Not that Laurie or Jake consumed many calories that first week, but Ben, who was all of eight, walked around with a perpetual smear of doughnut glaze across his upper lip. There was even a mass rally held at the local school auditorium, where the teary parents addressed the overflow crowd, beseeching anyone who’d seen anything, anything at all—a strange car, an odd-looking person—or overheard even a mildly suspicious comment to please, please report it to the Jennifer Hotline. The detective in charge of the investigation, Looper, a veteran of some twenty years, weighed in, providing the somewhat morose admonition that the first few days were crucial to there being a happy conclusion here—saying this even as the first few days were, in fact, coming to a close. After Looper came to a dead end, there would be others placed in nominal authority: a private investigator hired by the Kristals named Lundowski who charged five hundred dollars a day to “beat the bushes”; Madame Laurette, a psychic, who claimed to have helped the police solve a number of baffling missing persons cases; and later on—much later—a cold case detective named Joe Pennebaker who would scrupulously go over every single piece of evidence again. Which sounds more impressive than it was, since there really wasn’t any evidence—not any physical evidence, anyway. There were, of course, the usual false alarms—a registered sex offender who lived within running distance of the Kristals, a volunteered confession from an elderly man named Tom Doak, who kept a cache of pornography in his basement featuring young girls of indeterminate age. But the sex offender was found to have an airtight alibi, and Doak a long history of providing false confessions to the police—including copping to the assassinations of Medgar Evers, John Lennon, and, yes, even President Kennedy, though Doak would have been beginning second grade at the time. After a while, that first poster, like the community’s interest in Jenny’s disappearance, slowly began to fade. As hard as that was to grasp for her grief-stricken parents, it happens that way. Life intrudes; there are family matters good, bad, and banal to contend with—graduations and divorces, anniversaries and funerals.

A kind of communal attention deficit disorder seems to be on the uptick in this country anyway—the result of the internet, probably, where the next cigarette-smoking baby or celebrity train wreck is just seconds away. People lose interest at warp speed. And there were other tragedies to wallow in for those who liked that sort of thing. For committed Republicans throughout the neighborhood—and Long Island was one of their last remaining downstate bastions—one of those tragedies was war hero John McCain losing the presidential election to a Chicago liberal who’d been a US senator for about ten seconds. A McCain/Palin poster was placed directly beneath Jenny’s, which despite almost a year and a half of inclement weather still retained her radiant smile, though her eyes had pretty much faded to two dull coins. Someone had crossed out MCCAIN/PALIN with blue spray paint and substituted HOPE AND CHANGE, BABY. Hope was all but dead at the house on Maple Street, where Jake and Laurie remained. They’d refused to abandon the scene of the crime, because it was, after all, the scene of everything else involving Jennifer—her first birthdays, her first words, her first steps. And also because it happens to be what the parents of missing children do—stay put, because how else will their child ever find their way home? By 2012, only half the poster remained, buried beneath ones for Mitt Romney and Chuck Schumer. Only the upper half, so you could still make out Jennifer Kristal’s eyes, which, like the Mona Lisa’s, seemed to be staring at you no matter which side of the street you were coming from.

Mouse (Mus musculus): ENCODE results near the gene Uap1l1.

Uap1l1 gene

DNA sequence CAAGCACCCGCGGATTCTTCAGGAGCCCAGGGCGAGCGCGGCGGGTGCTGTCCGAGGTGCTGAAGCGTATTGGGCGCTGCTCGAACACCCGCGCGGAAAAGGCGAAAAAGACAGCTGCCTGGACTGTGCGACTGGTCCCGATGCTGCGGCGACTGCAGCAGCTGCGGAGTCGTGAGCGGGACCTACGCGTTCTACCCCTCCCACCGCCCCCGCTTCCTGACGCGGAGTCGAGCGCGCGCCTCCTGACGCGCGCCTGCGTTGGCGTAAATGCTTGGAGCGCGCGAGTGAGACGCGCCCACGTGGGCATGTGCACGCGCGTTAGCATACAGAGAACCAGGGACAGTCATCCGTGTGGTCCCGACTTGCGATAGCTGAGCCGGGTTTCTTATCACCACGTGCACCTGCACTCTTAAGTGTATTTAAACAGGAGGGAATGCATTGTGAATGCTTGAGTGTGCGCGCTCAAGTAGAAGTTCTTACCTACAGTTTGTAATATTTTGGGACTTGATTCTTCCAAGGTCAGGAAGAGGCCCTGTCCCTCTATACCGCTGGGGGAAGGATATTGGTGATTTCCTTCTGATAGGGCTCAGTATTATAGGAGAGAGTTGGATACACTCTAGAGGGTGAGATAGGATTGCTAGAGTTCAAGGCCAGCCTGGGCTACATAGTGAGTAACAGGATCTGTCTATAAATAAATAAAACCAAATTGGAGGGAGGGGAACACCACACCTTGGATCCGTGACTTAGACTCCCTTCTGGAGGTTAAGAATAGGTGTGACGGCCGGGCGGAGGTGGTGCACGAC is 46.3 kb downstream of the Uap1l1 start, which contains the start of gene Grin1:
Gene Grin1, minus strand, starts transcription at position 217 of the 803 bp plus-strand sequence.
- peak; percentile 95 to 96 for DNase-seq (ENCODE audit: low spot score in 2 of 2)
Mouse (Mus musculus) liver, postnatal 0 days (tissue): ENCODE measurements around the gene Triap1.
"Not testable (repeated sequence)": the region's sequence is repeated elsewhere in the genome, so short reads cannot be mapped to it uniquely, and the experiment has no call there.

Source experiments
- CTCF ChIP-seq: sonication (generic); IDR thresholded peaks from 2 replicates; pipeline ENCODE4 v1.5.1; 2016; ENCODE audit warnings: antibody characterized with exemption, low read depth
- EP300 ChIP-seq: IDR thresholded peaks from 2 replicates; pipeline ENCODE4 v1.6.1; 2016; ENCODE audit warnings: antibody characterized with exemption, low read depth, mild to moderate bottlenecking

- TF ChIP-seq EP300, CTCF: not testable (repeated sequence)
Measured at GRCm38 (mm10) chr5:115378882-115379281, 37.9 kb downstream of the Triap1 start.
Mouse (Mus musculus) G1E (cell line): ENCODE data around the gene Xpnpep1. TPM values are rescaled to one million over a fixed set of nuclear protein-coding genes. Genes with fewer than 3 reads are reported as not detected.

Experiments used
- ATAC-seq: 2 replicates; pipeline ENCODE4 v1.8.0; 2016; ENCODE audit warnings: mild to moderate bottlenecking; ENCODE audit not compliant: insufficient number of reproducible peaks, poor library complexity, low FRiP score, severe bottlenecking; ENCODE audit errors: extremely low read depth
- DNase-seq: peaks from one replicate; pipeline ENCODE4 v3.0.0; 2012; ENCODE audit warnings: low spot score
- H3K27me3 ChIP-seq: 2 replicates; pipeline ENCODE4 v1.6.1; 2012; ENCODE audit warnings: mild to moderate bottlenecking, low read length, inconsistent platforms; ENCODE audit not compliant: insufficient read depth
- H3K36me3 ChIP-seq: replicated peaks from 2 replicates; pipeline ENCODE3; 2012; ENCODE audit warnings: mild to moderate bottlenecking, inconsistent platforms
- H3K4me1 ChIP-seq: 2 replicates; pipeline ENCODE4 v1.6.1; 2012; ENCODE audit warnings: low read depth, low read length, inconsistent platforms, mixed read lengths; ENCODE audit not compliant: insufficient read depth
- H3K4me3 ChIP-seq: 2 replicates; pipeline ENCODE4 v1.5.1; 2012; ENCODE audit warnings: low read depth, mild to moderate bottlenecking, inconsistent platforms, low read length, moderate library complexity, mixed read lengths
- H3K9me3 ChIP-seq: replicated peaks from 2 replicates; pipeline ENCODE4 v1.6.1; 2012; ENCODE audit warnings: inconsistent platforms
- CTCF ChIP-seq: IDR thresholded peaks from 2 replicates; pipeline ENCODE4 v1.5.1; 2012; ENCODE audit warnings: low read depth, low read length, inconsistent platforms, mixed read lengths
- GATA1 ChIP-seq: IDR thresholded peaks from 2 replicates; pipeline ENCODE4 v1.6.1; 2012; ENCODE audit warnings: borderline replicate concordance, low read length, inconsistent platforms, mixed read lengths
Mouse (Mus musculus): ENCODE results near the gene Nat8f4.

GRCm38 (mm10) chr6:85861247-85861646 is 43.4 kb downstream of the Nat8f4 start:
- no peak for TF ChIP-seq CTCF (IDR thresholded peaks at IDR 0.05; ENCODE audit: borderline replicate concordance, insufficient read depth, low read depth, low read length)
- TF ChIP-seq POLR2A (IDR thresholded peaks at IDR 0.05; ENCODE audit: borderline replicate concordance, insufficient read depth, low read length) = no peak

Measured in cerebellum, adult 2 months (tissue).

There were people who passed by and didn’t know whom the poster was for—people newly arrived in the neighborhood, and even some of the older residents, who’d simply forgotten that there’d ever been a missing child. Her parents didn’t have that luxury. Five years from the date of Jenny’s disappearance, Jake made a new plea on a local Long Island TV station—like the messages NASA places on interstellar satellites rocketed into the void, doubtful anyone will read them, but willing to give it a shot: “Jenny, if you’re out there, I want you to know we will never stop looking for you. And if her kidnapper sees this, I want them to know that we just want her back. Please. That’s all we want. We won’t go to the police. We just want our daughter back.” The local reporter followed with some depressing stats concerning the odds of Jennifer —or any missing child—still being alive after all that time. About on par with winning the New York Lottery (1 in 3,838,380, according to the New York State Bureau of Statistics).

Yet, in an effort to provide some small sliver of hope, a few cases were cited—Elizabeth Smart, the girl found in Utah, for example, and a few other cases where a missing child was miraculously tracked down or simply walked into a police station one day and announced their identity. The same picture that had been nail-gunned to the telephone pole was prominently displayed on-screen, next to a police artist’s rendering of what Jennifer might look like now. A teenager who didn’t look very much like Jenny anymore, devoid of her neon smile and laughing eyes, as if the artist had tried to imbue it with whatever myriad horrors might have been perpetrated on her during all that time. — It was seven years later, when the original poster was only marginally visible, faded to almost complete white—the barest ghost image lurking there—when rain and snow and mud and time had mostly obliterated me, that I finally came home. ONE Forest Avenue, the neighborhood hub, three lanes on each side, with the Forest Avenue Diner—early-bird specials starting at five P.M., dessert and coffee included—standing watch on the northwest corner, or was it the northeast corner? Note to self: Check which way’s which. No matter, I remembered it. I’d eaten in that diner, a Sunday tradition for the Kristal family, starting when I was small enough to fit into one of those red plastic baby chairs. I wondered if they ate there now—Mom and Dad and Ben—maintaining the tradition against all odds, or if they’d long ago given it up, picked some other diner to eat their Sunday breakfasts in, or just stopped going out at all.